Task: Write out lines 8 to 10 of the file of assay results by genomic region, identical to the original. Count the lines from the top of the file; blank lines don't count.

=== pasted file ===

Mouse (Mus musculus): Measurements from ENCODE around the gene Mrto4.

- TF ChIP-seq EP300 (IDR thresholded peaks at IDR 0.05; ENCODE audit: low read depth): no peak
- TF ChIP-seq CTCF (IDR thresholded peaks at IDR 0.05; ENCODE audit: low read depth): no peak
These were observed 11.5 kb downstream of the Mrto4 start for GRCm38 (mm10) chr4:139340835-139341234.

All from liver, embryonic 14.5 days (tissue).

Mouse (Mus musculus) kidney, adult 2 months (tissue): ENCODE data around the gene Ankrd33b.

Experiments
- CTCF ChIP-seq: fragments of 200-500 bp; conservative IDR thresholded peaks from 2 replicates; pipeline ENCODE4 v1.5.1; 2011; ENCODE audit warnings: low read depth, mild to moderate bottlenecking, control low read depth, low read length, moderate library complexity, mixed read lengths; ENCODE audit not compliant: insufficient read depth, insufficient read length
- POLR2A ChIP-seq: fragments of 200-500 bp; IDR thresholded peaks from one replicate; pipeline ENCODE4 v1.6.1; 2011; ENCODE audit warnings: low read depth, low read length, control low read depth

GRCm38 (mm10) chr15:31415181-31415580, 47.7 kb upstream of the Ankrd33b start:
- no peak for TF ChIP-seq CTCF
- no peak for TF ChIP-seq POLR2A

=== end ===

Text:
- CTCF ChIP-seq: fragments of 200-500 bp; conservative IDR thresholded peaks from 2 replicates; pipeline ENCODE4 v1.5.1; 2011; ENCODE audit warnings: low read depth, mild to moderate bottlenecking, control low read depth, low read length, moderate library complexity, mixed read lengths; ENCODE audit not compliant: insufficient read depth, insufficient read length
- POLR2A ChIP-seq: fragments of 200-500 bp; IDR thresholded peaks from one replicate; pipeline ENCODE4 v1.6.1; 2011; ENCODE audit warnings: low read depth, low read length, control low read depth

GRCm38 (mm10) chr15:31415181-31415580, 47.7 kb upstream of the Ankrd33b start: